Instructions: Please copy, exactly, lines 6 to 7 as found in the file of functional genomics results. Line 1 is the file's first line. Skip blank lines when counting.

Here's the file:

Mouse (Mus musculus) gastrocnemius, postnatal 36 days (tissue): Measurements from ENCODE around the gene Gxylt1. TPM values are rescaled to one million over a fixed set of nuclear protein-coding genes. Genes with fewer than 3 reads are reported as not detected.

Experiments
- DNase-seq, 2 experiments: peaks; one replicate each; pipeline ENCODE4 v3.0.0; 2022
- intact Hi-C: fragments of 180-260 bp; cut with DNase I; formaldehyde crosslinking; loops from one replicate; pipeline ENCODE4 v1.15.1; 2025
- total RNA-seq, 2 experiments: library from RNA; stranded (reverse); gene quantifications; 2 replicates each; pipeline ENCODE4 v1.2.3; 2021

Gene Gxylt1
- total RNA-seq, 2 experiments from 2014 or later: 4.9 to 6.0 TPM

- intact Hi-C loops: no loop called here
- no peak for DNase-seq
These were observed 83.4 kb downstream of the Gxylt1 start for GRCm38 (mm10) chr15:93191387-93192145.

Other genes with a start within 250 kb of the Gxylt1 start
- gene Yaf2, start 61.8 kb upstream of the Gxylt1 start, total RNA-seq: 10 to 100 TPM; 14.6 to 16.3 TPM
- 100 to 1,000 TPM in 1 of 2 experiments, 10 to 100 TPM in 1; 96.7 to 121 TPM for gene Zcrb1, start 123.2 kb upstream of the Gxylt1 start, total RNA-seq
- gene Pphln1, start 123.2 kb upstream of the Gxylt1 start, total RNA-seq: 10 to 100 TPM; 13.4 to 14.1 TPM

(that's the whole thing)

Gene Gxylt1
- total RNA-seq, 2 experiments from 2014 or later: 4.9 to 6.0 TPM